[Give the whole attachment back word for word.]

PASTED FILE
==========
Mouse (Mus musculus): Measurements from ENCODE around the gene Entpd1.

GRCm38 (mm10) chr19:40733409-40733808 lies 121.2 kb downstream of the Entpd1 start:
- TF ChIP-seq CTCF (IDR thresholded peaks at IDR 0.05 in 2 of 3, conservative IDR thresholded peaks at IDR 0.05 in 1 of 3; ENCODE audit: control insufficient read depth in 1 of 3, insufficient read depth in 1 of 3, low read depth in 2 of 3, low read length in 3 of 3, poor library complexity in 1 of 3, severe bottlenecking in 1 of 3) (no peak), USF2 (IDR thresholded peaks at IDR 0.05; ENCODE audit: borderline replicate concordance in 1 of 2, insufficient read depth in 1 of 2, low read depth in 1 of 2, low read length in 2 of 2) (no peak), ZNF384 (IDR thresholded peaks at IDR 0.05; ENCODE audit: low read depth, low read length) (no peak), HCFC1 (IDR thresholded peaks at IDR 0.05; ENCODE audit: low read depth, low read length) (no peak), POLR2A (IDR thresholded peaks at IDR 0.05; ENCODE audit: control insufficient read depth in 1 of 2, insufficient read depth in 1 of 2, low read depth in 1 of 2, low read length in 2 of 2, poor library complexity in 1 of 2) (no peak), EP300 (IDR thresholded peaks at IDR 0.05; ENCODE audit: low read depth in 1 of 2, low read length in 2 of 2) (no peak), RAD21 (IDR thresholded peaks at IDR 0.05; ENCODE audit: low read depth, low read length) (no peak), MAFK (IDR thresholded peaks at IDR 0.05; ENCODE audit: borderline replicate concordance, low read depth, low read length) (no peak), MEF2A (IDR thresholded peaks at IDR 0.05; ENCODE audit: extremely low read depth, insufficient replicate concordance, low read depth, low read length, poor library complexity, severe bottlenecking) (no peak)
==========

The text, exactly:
Mouse (Mus musculus): Measurements from ENCODE around the gene Entpd1.

GRCm38 (mm10) chr19:40733409-40733808 lies 121.2 kb downstream of the Entpd1 start:
- TF ChIP-seq CTCF (IDR thresholded peaks at IDR 0.05 in 2 of 3, conservative IDR thresholded peaks at IDR 0.05 in 1 of 3; ENCODE audit: control insufficient read depth in 1 of 3, insufficient read depth in 1 of 3, low read depth in 2 of 3, low read length in 3 of 3, poor library complexity in 1 of 3, severe bottlenecking in 1 of 3) (no peak), USF2 (IDR thresholded peaks at IDR 0.05; ENCODE audit: borderline replicate concordance in 1 of 2, insufficient read depth in 1 of 2, low read depth in 1 of 2, low read length in 2 of 2) (no peak), ZNF384 (IDR thresholded peaks at IDR 0.05; ENCODE audit: low read depth, low read length) (no peak), HCFC1 (IDR thresholded peaks at IDR 0.05; ENCODE audit: low read depth, low read length) (no peak), POLR2A (IDR thresholded peaks at IDR 0.05; ENCODE audit: control insufficient read depth in 1 of 2, insufficient read depth in 1 of 2, low read depth in 1 of 2, low read length in 2 of 2, poor library complexity in 1 of 2) (no peak), EP300 (IDR thresholded peaks at IDR 0.05; ENCODE audit: low read depth in 1 of 2, low read length in 2 of 2) (no peak), RAD21 (IDR thresholded peaks at IDR 0.05; ENCODE audit: low read depth, low read length) (no peak), MAFK (IDR thresholded peaks at IDR 0.05; ENCODE audit: borderline replicate concordance, low read depth, low read length) (no peak), MEF2A (IDR thresholded peaks at IDR 0.05; ENCODE audit: extremely low read depth, insufficient replicate concordance, low read depth, low read length, poor library complexity, severe bottlenecking) (no peak)